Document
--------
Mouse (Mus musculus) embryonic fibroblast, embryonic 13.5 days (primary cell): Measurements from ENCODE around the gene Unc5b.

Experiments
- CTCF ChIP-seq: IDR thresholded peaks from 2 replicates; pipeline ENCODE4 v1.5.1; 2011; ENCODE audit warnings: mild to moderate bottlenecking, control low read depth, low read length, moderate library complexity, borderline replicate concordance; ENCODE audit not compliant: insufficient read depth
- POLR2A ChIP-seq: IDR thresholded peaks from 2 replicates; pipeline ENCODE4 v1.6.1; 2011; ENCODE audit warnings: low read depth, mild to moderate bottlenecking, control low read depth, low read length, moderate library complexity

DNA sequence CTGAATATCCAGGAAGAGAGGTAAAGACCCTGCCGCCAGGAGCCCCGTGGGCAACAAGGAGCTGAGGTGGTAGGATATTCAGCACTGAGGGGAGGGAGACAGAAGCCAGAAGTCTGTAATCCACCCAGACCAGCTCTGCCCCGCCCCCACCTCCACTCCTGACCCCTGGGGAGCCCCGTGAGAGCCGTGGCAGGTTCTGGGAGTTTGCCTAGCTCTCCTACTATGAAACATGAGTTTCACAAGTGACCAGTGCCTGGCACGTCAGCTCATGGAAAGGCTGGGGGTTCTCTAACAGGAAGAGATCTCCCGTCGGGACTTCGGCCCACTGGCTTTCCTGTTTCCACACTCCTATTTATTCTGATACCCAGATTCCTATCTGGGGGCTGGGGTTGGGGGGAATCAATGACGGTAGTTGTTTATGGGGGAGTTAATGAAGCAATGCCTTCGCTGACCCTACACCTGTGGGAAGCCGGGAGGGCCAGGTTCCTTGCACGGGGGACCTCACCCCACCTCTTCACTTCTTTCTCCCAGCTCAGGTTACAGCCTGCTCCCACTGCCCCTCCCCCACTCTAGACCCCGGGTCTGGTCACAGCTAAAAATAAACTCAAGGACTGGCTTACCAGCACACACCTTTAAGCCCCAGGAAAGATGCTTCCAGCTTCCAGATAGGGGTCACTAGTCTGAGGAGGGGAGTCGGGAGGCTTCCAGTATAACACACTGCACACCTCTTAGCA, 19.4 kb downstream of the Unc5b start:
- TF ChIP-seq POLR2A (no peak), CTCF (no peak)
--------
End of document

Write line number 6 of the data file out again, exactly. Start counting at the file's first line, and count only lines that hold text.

- TF ChIP-seq POLR2A (no peak), CTCF (no peak)